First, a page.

Showing 1 - 20 from 25 entries
> Al Jib and the Wall
> Hebron: Rehabilitation and Reuse of Residential...
> Un-inventing the Bab al-Khalil tombs
> The Wall in Jerusalem: “Military Conquest by...
> Al-Manara Square: Monumental Architecture and Power
> The Israeli ‘Place’ in East Jerusalem
> Architecture of Dependency: Senan Abdelqader
> The Politics and Poetics of Place: The Baramki House
> Architecture in Ramallah
> Sammara Public Baths
> Memoirs Engraved in Stone: Palestinian architecture
> Villa Salameh
> The Jabber neighbourhood in the old city of Hebron
> Outside kitchen
> Wood used in building
> Doorways: Arched and straight
> Modern way of building houses
> Storeys for the next generation
> Sultan Suleiman and Jerusalem’s Old City Walls
> Protecting Historic Town and Village Centres
By Farhat Muhawi
This Week in Palestine
There are more than 422 historic centres found in cities, towns and villages in the West Bank and the Gaza Strip. Those historic centres, and according to Riwaq's Registry of Historic Buildings in Palestine, contain approximately 50,230 historic buildings. The preparation of protection and development plans for this huge number of historical sites and buildings is a tremendous burden on the official heritage department that would be in charge of this task.
The existing cultural heritage risks destruction due to many factors such as urban sprawl, the scarcity of land in area A (under Palestinian control), the lack of laws that protect architectural heritage in Palestine, as well as the need for efficient cultural heritage bodies. Furthermore, cultural heritage is not yet on the national agenda; it is still seen as a liability rather than an economic and social development factor.
It is worth mentioning at this stage that the built-up cultural heritage in Palestine occupies 1% of the inhabited areas (areas of the master plan) in the West Bank and the Gaza Strip and around 0.01% of the total land area. This minute area of land is considered Palestine's genuine treasure and therefore should be protected for the generations to come.
While preparing master plans for the towns and villages in Palestine is the duty of the local government and the relevant municipalities, old cores of those sites are always excluded from these plans. Ever since the British Mandate, old cores have been called "out-of-land settlement areas" because of the complicated ownership and border problems; therefore, no plans or by-laws have ever been customized for these areas.
Pending the final ratification of the proposed Law for Cultural Heritage Protection in Palestine and the creation of a heritage department, we at Riwaq decided to go ahead and begin putting together plans for the protection and development of culturally significant historical sites, on the basis of laws currently in place, particularly the law regulating urban planning (Planning and Zoning Law 1966, # 79).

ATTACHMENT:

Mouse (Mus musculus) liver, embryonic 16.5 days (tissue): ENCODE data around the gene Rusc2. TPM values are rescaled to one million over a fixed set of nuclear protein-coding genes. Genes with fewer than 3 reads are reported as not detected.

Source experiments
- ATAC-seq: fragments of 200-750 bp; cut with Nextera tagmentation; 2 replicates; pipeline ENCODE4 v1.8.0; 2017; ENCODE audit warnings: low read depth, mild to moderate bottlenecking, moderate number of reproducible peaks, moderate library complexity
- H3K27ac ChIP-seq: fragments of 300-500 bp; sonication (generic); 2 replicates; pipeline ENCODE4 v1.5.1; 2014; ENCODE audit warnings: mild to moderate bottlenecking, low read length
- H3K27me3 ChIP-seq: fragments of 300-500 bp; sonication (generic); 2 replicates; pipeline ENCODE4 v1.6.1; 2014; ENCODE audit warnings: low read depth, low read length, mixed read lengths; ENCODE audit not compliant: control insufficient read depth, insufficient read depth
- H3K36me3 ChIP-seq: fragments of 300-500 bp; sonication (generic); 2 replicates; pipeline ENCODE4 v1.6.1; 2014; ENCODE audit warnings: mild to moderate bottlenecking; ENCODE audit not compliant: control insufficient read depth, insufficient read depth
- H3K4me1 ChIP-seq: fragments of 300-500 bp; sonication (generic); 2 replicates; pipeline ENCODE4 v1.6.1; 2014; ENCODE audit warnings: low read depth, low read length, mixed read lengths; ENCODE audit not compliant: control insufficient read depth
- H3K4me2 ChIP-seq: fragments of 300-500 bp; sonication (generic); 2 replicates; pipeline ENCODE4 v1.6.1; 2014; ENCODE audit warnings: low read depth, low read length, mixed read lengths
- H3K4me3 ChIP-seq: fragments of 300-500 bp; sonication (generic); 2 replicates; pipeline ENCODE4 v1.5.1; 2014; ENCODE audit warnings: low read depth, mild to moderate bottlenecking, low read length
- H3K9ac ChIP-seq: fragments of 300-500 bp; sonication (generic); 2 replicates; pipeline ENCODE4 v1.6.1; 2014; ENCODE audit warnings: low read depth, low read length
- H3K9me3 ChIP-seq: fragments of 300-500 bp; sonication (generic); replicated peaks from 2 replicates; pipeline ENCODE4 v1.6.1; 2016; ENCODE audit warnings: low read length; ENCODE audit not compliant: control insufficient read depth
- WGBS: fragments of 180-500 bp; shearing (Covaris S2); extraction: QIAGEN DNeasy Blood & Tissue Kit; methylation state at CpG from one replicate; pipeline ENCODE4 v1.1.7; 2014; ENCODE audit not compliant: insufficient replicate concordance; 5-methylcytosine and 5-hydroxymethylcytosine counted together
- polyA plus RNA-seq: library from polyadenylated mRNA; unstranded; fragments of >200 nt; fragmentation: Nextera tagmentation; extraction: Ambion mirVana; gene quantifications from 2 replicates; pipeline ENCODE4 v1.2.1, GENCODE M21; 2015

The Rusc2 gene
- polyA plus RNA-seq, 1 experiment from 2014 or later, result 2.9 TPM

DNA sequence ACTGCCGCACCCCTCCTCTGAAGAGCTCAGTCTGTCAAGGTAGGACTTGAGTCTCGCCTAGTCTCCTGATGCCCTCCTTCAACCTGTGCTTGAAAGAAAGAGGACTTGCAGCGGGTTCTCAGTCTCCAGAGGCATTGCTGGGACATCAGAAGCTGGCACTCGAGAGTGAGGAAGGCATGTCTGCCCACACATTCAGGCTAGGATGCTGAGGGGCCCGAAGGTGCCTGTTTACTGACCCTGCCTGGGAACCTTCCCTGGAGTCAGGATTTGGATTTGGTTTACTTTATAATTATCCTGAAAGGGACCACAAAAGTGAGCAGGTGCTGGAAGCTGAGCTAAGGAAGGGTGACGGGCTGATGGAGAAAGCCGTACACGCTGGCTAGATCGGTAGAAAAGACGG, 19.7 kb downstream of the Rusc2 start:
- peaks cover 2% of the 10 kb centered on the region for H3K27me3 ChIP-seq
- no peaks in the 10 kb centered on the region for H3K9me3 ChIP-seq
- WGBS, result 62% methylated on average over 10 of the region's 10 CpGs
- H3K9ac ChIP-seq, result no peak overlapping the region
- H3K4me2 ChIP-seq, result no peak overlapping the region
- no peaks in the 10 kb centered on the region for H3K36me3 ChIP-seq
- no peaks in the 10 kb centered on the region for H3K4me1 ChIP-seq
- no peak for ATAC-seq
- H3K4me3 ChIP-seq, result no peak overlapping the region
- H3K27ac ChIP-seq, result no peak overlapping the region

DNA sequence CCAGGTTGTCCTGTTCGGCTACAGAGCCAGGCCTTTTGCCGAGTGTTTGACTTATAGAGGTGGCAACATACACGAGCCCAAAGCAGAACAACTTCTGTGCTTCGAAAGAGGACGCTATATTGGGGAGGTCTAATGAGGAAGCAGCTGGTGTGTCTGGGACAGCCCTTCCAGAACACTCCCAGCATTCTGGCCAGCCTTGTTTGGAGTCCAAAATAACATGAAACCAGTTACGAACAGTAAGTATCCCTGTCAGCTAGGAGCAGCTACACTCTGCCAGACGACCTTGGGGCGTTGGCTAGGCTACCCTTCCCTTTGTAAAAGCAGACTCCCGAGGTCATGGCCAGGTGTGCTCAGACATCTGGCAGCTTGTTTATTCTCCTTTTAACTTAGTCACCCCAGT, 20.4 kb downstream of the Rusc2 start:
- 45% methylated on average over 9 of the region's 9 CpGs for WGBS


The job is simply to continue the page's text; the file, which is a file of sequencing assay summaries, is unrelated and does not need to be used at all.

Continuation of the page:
The main objective of preparing protection plans is to identify, classify and delineate the borders of historic town and village centres, and to propose by-laws for protecting those centres. It also aims at forming partnerships with the Ministry of Local Government and the concerned municipalities and village councils, and empowering local governments and communities on issues related to the protection, management and enhancement of cultural heritage.
The preparation of a protection plan includes, firstly, reviewing, updating and analyzing the available literature, documents and plans (maps) concerning architectural heritage. The second step is classifying historic buildings and identifying the significance of historic centres, historic buildings and monuments. The final step involves consolidating a protection plan that includes defining the borders of historic centres, grouping historic buildings and monuments, and proposing by-laws for their protection, based on their significance. The team responsible for the preparation of protection plans consists of experts in the various fields of cultural heritage, including architects, archaeologists and naturalists, as well as experts in urban planning, experts from Riwaq's Registry of Historical Buildings, and a field researcher.
Riwaq has put together a number of protection and rehabilitation plans starting in 1997. Those are the rehabilitation and revitalization of the old city of Ramallah (1997–999) in cooperation with the Municipality of Ramallah; the rehabilitation and conservation plan of the old city of Hebron (1999 – 2003) in cooperation with the Hebron Rehabilitation Committee; the beautification of the old city of Bethlehem (2001) in partnership with Khoury Architects; and the protection and rehabilitation plan of the historic centre of Betunia in close coordination with the Municipality of Betunia.
The planning unit is currently involved in preparing protection plans for six sites a year, for the duration of three years (2005-2007). Plans are under-way for the historic centres of Deir Ghassana, Deir Estia and Birzeit. The next step of the project involves the approval of those plans by the concerned municipalities and village council, in order to present them for final ratification by the relevant planning authorities.
Farhat Muhawi is the Head of the Planning Unit at Riwaq - Centre for Architectural Conservation.